SINGAPORE: A new Singapore Armed Forces (SAF) soldier performance centre has shown tangible results in reducing injury rates, the Ministry of Defence (MINDEF) said on Tuesday (Jun 19).
The Centre of Excellence for Soldier Performance (CESP), launched last December, uses science to boost soldiers’ performance and help them realise their full combat potential.
“In the seven units where pre-habilitation in the form of Vocation Fitness Training (VFT) and Rehabilitation at Unit (Rehab@Unit) were implemented, preliminary data show an approximate reduction of 30 per cent in soldier musculoskeletal injury rates,” MINDEF said.
The seven units refer to the five infantry and two Guards units, while the VFT and Rehab@Unit are two components of the CESP.
Chief of Defence Force Major-General (MG) Melvyn Ong said the CESP is in line with his vision of a “dynamic” SAF. MG Ong, who took the helm barely three months ago, was speaking in one of his first media interviews ahead of SAF Day on Jul 1.
“In terms of dynamic, because of the technologies that are coming online, we need to always be able to adapt,” he said. “CESP is meant to allow us to put the science into training, so that when we actually put you out there, we don’t just throw you in the deep end, but we prepare you for what you need to do for your task.”
VOCATION FITNESS TRAINING
One way the CESP prepares soldiers for specific tasks is through VFT, a new four-week training phase introduced after Basic Military Training to strengthen soldiers in vocation-specific combat fitness.
The VFT comprises four aspects: physical training like weightlifting, functional training like high-intensity intervals, combat training like casualty drags, and active recovery like aquatics.
For infantry soldiers who are required to walk long distances, their VFT involves drills that strengthen the lower back. For artillery soldiers that need to load heavy rounds, their VFT focuses on the upper body.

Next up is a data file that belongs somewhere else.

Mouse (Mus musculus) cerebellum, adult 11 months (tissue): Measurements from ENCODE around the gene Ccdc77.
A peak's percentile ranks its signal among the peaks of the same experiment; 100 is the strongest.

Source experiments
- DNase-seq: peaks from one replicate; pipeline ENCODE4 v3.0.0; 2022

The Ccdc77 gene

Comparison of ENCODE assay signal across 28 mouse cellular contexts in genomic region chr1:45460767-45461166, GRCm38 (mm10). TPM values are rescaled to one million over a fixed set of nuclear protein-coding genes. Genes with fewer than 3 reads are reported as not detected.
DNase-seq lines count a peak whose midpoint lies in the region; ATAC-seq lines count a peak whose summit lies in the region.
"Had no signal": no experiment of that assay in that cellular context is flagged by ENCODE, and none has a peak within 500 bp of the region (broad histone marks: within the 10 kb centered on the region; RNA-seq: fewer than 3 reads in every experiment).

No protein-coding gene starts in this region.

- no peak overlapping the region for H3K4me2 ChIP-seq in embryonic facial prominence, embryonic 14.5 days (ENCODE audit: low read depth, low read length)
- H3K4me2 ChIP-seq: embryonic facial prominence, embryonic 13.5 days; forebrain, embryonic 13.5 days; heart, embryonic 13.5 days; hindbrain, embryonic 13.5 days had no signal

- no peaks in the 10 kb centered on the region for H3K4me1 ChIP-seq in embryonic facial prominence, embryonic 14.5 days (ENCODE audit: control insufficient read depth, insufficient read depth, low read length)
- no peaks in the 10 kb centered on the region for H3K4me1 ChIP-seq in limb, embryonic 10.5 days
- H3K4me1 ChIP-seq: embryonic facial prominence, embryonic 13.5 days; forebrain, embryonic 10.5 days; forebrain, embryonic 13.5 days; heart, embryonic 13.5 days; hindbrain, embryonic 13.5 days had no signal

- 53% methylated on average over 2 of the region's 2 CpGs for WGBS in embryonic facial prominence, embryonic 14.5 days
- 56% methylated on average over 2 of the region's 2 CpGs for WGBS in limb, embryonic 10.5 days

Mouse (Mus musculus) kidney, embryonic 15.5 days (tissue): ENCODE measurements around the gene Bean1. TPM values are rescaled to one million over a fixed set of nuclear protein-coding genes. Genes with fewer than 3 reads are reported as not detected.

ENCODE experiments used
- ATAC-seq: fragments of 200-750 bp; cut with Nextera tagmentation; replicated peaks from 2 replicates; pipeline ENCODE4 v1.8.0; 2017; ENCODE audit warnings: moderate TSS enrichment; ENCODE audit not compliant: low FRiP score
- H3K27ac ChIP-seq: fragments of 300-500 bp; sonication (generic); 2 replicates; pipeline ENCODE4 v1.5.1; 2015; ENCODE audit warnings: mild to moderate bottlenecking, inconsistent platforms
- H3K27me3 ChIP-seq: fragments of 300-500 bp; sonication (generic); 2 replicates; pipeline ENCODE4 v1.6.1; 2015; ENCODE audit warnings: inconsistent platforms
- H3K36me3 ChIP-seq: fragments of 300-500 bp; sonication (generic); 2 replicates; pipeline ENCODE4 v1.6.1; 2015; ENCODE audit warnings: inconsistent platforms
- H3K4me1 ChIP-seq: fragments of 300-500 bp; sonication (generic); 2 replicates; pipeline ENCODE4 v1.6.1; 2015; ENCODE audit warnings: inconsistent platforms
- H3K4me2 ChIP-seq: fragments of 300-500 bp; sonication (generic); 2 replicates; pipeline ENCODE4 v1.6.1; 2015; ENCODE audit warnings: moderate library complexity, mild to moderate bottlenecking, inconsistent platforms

The CESP has implemented VFT for all Army combat units, and will complete implementation in combat support units, like the combat engineer and artillery units, by the end of this year.
All said, the VFT has shown results. According to qualitative data, soldiers who have taken part are showing 30 per cent more muscles in the right places, while deadlift capacity has also increased by 20 per cent.
Full-time national serviceman Private (PTE) Kugan Senivasan, a trooper with the 4th Battalion, Singapore Infantry Regiment, said the VFT helps “a lot in our infantry life”.
“VFT makes sure we actually use what we will be using for outfield,” the 18-year-old said after completing his virgin VFT circuit, which involved the lifting of field packs. “A lot of the exercises are catered to it.”
While PTE Kugan admitted he found the VFT challenging as it was the “most rigorous” form of training he’s had so far, he said its progressive and repetitive nature means it will eventually have “no kick”.
The VFT is also combined with dedicated recovery periods for soldiers so they perform their best during peak phases of unit training.
“The Vocation Fitness Training aims to better prepare our soldiers for subsequent combat training,” CESP head Senior Lieutenant Colonel (SLTC) Yee Kok Meng said. “Knowing the statistics, which is mostly back, knee and ankle injuries, we want to prepare them to minimise injury further on in their training system.”
According to MINDEF, studies show the three injuries form approximately 70 per cent of all musculoskeletal injuries sustained in SAF soldiers.
REHABILITATION AT UNIT
Rehab@Unit has also changed how soldiers recover from musculoskeletal injuries.
Unit commanders are taught how to recognise early signs of an injury, while the unit medical officer has “better access” to an SAF physiotherapist who can quickly assess the severity of an injury and initiate treatment.
“In addition, the SAF physiotherapist makes a monthly routine visit to the units,” MINDEF said. “This reduces waiting time for clinic referrals and injury diagnosis.”